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Guide to Sheds



Garden Shed Plans


Find out more about Garden Shed Plans

The most common way to buy sheds is in kit form, which means that the shed arrives at your door like a piece of flat packed furniture and all you have to do is decipher the plans and put it all together. However, some passionate DIY fanatics might consider that the kit system is cheating and if you are building a shed partly for enjoyment then you should do everything yourself.

Thanks to the internet this is now easier than ever before. Previously you would have to buy a book, subscribe to a magazine or visit your local woodworking store to get suitable garden shed plans. These days you can download shed plans. Some of the plans can even be downloaded for free but they tend to be for very simple designs. If you are looking for something slightly unusual or perhaps just a bit bigger than the average garden shed you will probably have to pay. However the costs are minimal and from between $7 and $20 you can find many excellent garden shed plans.

Beware though of plans that leave you with questions. It is a good idea to download a series of free shed plans. These are often in the form of a PDF file so you will also need to download the latest version of Adobe Acrobat Reader if you haven't already done so.

Printed onto A4 sheets, a good set of shed plans will probably be spread over 7-10 sheets so anything less is likely to leave you with questions. However if you download a few plans you will get a feel for what is good and what is not meaning that you are less likely to be caught out purchasing the first plan that you see. Of course you might even come across some good free storage shed plans too in the process and you could save yourself a buck or two. There are some very good free plans out there, but there are also some that leave a lot to be desired.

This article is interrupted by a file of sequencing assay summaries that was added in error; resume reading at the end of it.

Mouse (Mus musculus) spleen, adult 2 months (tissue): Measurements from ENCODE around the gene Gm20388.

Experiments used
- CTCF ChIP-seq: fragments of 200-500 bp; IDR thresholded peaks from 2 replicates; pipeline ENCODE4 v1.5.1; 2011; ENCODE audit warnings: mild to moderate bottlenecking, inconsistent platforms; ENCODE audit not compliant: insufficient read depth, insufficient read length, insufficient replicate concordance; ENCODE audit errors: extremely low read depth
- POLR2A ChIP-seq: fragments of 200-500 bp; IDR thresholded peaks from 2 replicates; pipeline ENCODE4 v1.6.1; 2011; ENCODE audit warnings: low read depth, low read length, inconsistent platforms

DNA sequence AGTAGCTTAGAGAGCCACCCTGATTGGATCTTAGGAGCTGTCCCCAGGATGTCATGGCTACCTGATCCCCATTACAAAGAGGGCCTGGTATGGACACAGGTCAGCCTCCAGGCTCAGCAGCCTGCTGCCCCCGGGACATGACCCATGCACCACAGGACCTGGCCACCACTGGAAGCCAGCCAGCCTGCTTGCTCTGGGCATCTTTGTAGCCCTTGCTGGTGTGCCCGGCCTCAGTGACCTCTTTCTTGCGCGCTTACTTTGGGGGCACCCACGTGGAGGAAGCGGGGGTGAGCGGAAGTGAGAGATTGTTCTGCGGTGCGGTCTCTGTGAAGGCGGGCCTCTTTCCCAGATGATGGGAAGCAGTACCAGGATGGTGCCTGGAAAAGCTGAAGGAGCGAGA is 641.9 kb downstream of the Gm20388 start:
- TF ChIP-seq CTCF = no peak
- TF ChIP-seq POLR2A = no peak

If you are feeling really adventurous you could even design your own shed. Many online stores have tools to let you create your own shed designs without leaving your house and often these stores will ship the wood to you in kit form but cut to your specifications. Unless you have very specific needs this could save you a lot of time and also be even more rewarding than simply cutting up wooden planks to different lengths. If you'd rather do both you can probably arrange for just the plans to be checked over by a professional company and the rest is then up to you.

It is advisable to check out planning regulations in your area before constructing a shed. Most garden sheds do not require planning permission but it is always worth checking. However, if your shed is likely to be large or perhaps with a second floor even then you might need permission. It is always advisable to check before you begin the construction process.